Thursday, April 28, 2011

Emergency Preparation: Tornado Warning

Our new state and region have been hit hard by severe weather in recent days. I have had emergency preparedness on my mind, considering all sorts of scenarios from being without power for several days and what we might need to what we would do during a tornado warning now that we no longer have a basement.

What preparations have you made that consider your child with special needs? I'm looking for insight.

Despite the fact that we are far from being unpacked (I am waiting for some work to be done on some storage areas), one of the first things I did was establish our safe place to go to during a tornado warning. Experts tell us to choose a bathroom or closet in the middle of the house, on the lowest level of the house, putting as many walls between us and the outside as we can. Check. Next for my "kit". I don't have a weather radio (I have it on my shopping list), so I put a regular battery operated radio into the kit. I dug out flashlights and extra batteries and enough bottles of water for everyone in our family. And that's it.

My husband and I were told to sleep with our shoes beside the bed when we lived on the San Andreas fault, and as we went to bed night before last, with storm watches all around us, I made sure we all had our shoes nearby. If windows were to break, you want to be able to protect your feet from broken glass. Sleeping with shoes beside the bed is a good habit to have.

I assigned a flashlight to my son's room, one to our room, and put more flashlights on my shopping list. (I actually assigned flashlights a couple of weeks ago when we had our first storm watch through the night while hubby was out of town on business. A kind neighbor scared the crap out of me, ringing my doorbell after we were in our pajamas and reading or watching TV before bed, to tell me that the siren is close to our house - I can see it from here - and it is loud, so that we wouldn't be freaked out if it went off in the night. I am so glad she came over to tell me that.)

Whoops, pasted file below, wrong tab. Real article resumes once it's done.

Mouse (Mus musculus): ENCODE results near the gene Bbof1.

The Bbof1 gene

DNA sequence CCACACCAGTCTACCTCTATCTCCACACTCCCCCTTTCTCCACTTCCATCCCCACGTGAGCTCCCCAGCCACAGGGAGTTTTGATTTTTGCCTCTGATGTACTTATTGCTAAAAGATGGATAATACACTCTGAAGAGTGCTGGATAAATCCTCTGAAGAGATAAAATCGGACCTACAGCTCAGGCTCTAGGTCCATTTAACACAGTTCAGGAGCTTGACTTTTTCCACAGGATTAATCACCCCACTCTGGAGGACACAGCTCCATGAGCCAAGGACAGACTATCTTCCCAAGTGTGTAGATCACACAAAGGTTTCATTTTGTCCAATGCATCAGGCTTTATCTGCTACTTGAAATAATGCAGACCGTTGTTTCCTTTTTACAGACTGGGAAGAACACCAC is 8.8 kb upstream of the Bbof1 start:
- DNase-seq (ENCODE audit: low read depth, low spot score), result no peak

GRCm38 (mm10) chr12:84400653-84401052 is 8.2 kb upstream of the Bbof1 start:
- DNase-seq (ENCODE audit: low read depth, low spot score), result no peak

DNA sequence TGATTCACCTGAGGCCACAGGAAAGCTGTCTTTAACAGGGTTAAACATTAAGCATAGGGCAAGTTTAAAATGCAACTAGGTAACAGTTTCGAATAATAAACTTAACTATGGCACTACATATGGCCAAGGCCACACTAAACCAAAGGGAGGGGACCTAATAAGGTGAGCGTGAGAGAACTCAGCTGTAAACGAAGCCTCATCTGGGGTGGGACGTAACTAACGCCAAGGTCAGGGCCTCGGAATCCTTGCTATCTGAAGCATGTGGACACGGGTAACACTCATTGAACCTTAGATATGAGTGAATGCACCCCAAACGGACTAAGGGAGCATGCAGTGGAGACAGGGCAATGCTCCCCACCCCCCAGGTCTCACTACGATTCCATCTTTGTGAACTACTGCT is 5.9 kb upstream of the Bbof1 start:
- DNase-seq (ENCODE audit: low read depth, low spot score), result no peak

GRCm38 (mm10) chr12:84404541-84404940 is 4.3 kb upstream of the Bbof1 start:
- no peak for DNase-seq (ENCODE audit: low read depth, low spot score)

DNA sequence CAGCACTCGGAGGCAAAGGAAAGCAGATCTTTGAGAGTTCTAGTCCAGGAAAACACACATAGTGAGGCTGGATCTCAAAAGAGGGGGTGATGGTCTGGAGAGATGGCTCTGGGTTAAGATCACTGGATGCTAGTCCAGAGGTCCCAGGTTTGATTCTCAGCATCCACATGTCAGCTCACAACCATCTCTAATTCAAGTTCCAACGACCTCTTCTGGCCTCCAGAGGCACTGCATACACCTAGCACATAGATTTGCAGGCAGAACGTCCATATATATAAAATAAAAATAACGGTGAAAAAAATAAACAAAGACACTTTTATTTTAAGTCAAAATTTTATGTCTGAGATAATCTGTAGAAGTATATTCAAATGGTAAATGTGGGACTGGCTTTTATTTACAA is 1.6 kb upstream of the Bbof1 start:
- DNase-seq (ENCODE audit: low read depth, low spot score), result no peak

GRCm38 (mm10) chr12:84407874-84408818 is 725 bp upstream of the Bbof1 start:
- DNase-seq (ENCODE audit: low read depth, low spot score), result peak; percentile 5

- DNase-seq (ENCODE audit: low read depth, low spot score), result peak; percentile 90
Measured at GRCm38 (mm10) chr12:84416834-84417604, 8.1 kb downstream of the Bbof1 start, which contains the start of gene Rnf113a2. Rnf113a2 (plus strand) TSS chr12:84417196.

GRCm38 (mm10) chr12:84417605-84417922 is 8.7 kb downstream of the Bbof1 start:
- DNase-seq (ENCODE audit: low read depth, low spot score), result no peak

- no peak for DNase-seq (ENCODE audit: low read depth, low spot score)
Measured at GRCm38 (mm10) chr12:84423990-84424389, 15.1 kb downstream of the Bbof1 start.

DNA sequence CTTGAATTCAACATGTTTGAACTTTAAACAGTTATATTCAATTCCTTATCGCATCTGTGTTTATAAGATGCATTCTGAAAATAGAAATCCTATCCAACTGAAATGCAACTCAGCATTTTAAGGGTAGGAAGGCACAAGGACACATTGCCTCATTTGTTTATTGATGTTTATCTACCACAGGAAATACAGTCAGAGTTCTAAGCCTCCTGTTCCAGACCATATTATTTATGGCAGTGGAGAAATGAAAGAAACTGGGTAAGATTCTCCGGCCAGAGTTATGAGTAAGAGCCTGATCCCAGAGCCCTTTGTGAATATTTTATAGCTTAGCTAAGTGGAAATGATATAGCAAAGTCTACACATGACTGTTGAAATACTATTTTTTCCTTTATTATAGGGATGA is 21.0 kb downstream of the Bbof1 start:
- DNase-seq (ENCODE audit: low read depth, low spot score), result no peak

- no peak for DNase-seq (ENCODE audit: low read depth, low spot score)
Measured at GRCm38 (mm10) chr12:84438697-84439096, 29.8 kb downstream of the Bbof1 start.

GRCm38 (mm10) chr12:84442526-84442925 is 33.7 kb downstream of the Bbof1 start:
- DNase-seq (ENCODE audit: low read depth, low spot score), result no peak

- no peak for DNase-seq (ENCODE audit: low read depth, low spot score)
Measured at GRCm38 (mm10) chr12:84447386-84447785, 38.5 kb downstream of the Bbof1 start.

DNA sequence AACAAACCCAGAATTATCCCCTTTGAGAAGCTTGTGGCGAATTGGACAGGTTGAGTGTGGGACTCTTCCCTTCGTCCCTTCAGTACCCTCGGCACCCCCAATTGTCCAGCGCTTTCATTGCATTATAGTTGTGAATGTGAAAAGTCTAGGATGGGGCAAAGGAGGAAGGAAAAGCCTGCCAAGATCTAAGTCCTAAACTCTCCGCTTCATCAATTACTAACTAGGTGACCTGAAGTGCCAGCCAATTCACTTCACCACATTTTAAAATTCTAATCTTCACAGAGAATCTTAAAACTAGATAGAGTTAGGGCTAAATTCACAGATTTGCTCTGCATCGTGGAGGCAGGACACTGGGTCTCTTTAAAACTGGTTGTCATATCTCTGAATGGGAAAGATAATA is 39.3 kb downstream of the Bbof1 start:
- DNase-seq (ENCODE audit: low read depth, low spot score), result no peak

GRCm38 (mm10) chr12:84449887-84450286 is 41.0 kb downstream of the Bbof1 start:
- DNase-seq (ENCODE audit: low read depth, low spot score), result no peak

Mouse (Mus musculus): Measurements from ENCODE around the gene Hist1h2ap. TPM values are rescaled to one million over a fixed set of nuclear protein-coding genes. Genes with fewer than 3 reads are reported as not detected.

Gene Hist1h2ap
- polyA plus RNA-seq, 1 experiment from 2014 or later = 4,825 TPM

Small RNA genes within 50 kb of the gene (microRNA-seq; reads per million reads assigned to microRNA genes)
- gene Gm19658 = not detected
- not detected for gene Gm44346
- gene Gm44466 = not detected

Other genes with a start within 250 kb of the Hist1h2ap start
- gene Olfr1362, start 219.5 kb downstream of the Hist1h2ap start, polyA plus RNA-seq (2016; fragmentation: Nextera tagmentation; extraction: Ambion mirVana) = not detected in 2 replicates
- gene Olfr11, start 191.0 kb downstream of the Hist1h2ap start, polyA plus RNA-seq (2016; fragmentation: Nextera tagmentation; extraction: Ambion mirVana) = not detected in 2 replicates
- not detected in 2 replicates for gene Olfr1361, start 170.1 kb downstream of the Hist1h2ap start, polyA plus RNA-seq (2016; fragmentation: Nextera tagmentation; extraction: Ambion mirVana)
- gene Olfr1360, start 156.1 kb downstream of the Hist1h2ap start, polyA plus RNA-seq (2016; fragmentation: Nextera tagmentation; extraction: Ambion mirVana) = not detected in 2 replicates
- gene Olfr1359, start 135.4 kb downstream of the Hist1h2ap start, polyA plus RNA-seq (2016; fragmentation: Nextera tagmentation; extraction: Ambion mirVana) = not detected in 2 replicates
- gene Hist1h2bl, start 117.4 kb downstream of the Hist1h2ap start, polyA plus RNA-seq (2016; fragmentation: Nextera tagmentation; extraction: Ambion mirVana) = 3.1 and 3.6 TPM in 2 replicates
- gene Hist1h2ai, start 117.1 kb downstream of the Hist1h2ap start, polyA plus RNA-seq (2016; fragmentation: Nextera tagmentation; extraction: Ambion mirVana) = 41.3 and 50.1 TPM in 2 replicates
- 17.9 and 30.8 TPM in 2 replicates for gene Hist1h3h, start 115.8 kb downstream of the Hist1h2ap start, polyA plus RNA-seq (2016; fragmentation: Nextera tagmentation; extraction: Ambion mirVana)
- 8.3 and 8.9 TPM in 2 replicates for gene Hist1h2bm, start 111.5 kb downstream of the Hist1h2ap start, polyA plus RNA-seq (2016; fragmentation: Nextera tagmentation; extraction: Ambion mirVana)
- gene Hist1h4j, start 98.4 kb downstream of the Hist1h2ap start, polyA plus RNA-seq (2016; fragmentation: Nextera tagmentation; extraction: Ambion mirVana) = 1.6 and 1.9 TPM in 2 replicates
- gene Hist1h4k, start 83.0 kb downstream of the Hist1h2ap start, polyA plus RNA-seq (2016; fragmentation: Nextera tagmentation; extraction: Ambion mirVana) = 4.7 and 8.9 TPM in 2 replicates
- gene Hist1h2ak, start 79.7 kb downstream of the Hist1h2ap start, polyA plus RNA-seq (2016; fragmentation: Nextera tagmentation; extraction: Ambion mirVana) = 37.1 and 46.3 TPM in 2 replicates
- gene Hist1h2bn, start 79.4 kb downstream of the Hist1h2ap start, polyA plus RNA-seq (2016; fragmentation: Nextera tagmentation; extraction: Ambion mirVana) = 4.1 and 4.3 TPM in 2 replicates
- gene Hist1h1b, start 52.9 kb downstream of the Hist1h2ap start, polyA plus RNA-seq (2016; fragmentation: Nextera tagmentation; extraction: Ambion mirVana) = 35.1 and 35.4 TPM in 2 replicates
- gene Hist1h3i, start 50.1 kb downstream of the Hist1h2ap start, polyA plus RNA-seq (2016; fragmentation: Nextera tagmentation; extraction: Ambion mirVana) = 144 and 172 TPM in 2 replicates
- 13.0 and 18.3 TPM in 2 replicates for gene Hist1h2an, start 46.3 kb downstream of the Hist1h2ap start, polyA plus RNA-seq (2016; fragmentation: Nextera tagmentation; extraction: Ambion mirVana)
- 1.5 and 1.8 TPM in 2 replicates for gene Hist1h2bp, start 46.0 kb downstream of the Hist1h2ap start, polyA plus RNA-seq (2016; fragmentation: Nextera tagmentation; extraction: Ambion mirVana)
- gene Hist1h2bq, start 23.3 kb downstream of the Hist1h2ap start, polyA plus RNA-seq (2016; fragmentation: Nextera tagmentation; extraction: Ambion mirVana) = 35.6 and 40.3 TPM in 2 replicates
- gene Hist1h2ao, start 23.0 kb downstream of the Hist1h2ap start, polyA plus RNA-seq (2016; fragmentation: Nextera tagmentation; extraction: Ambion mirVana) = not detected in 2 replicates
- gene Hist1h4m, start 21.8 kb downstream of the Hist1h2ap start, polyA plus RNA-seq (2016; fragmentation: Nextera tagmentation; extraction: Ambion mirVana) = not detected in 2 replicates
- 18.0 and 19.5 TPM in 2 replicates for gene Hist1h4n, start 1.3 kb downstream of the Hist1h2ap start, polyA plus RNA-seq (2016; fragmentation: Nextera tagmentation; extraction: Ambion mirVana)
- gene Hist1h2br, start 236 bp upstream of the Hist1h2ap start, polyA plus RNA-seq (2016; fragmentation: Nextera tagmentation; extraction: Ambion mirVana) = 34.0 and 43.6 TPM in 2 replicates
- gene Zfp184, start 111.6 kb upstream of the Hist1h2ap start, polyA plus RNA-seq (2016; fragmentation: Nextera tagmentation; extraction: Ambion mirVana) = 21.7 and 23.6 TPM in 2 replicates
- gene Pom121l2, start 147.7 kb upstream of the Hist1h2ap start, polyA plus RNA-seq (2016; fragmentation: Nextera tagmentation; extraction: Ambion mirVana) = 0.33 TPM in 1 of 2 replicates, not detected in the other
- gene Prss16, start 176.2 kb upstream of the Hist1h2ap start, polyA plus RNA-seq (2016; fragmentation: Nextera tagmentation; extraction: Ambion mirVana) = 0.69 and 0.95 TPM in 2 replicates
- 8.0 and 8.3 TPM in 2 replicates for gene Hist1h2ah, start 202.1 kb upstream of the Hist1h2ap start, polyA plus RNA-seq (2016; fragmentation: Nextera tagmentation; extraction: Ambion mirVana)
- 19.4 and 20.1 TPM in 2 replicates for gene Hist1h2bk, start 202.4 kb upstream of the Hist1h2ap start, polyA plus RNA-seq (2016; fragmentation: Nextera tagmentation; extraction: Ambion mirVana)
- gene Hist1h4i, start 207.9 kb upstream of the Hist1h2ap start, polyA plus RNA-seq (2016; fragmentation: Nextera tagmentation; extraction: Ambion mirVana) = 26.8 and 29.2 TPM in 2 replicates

Night-before-last, hubby and I stayed up and watched the non-stop TV weather reporting; I followed it until around 1:30 am when one system passed by us. Another system was a few hours away. I slept in my clothes and tried to keep my shoes on, just in case, but the shoes were too uncomfortable. I placed them beside the bed.

Yesterday, as I watched the uninterrupted storm coverage on TV, we were placed under a tornado warning a minute or two before the siren sounded. As hard as I'd tried to have Li'l Bit keep up with her shoes, she didn't have them. That was the one thing we had to scramble for. Otherwise, the kids and I dove into our teeny safe place to settle in with a laptop, a cordless phone, our cell phones, an iPod, and a NintendoDS.

We did not lose power, but we did lose our TV signal. We were able to watch a local TV station online via a live stream. I was glad to have found that web site prior to the warning.

We were in our safe place approximately 15-20 minutes. I spent some of the time texting my husband the entire time; he was in another state on business (he rarely travels, yet he has been out of town both times that we have had severe weather since we moved) and he was in an area that was making news because of how hard the storms were hitting. I was more concerned for his safety than for ours.